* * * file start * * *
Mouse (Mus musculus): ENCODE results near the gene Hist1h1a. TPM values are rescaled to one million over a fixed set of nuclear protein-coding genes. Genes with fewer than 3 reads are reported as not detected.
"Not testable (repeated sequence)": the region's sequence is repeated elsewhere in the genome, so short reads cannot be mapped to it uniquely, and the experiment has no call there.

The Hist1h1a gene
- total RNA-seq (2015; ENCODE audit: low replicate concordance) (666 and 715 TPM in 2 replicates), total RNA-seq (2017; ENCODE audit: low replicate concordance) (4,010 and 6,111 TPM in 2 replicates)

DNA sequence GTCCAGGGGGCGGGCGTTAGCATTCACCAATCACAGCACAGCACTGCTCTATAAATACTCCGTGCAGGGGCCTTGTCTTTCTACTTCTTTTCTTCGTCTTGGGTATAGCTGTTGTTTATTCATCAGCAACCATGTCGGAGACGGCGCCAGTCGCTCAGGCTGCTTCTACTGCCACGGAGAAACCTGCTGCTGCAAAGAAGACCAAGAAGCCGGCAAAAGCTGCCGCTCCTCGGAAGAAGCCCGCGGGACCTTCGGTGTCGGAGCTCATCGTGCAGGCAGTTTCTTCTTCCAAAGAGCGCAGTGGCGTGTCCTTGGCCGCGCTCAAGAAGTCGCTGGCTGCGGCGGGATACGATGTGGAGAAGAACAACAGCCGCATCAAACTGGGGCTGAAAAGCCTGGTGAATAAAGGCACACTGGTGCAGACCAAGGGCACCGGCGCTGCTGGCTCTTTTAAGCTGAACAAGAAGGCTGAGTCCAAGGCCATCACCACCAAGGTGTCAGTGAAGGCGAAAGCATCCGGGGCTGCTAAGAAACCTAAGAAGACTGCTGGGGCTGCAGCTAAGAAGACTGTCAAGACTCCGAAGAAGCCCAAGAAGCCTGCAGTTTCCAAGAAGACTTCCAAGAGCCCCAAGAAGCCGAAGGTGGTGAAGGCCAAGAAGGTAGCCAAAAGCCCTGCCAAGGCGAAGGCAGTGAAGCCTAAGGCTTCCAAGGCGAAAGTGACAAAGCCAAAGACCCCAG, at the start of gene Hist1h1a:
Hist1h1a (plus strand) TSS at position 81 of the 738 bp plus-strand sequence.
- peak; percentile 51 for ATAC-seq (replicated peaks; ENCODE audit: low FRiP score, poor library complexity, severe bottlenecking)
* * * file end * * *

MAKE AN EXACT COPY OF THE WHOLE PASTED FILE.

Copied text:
Mouse (Mus musculus): ENCODE results near the gene Hist1h1a. TPM values are rescaled to one million over a fixed set of nuclear protein-coding genes. Genes with fewer than 3 reads are reported as not detected.
"Not testable (repeated sequence)": the region's sequence is repeated elsewhere in the genome, so short reads cannot be mapped to it uniquely, and the experiment has no call there.

The Hist1h1a gene
- total RNA-seq (2015; ENCODE audit: low replicate concordance) (666 and 715 TPM in 2 replicates), total RNA-seq (2017; ENCODE audit: low replicate concordance) (4,010 and 6,111 TPM in 2 replicates)

DNA sequence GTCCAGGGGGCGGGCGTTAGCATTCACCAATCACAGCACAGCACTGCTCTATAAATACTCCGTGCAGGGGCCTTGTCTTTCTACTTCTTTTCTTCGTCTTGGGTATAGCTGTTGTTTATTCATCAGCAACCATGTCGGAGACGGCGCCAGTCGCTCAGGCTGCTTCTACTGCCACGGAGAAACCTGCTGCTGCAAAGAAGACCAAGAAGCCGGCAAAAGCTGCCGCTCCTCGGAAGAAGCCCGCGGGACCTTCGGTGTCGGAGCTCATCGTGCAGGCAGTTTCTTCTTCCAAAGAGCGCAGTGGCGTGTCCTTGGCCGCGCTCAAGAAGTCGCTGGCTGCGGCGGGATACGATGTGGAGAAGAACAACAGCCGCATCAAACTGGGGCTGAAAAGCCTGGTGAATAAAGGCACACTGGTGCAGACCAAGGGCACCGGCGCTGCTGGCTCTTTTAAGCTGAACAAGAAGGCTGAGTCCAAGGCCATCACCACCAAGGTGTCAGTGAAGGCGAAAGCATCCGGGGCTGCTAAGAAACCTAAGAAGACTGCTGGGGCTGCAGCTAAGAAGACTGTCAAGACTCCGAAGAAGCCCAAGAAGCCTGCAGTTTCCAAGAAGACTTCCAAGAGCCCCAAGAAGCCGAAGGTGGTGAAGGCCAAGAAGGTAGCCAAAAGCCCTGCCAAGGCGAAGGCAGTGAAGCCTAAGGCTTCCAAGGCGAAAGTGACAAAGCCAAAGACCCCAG, at the start of gene Hist1h1a:
Hist1h1a (plus strand) TSS at position 81 of the 738 bp plus-strand sequence.
- peak; percentile 51 for ATAC-seq (replicated peaks; ENCODE audit: low FRiP score, poor library complexity, severe bottlenecking)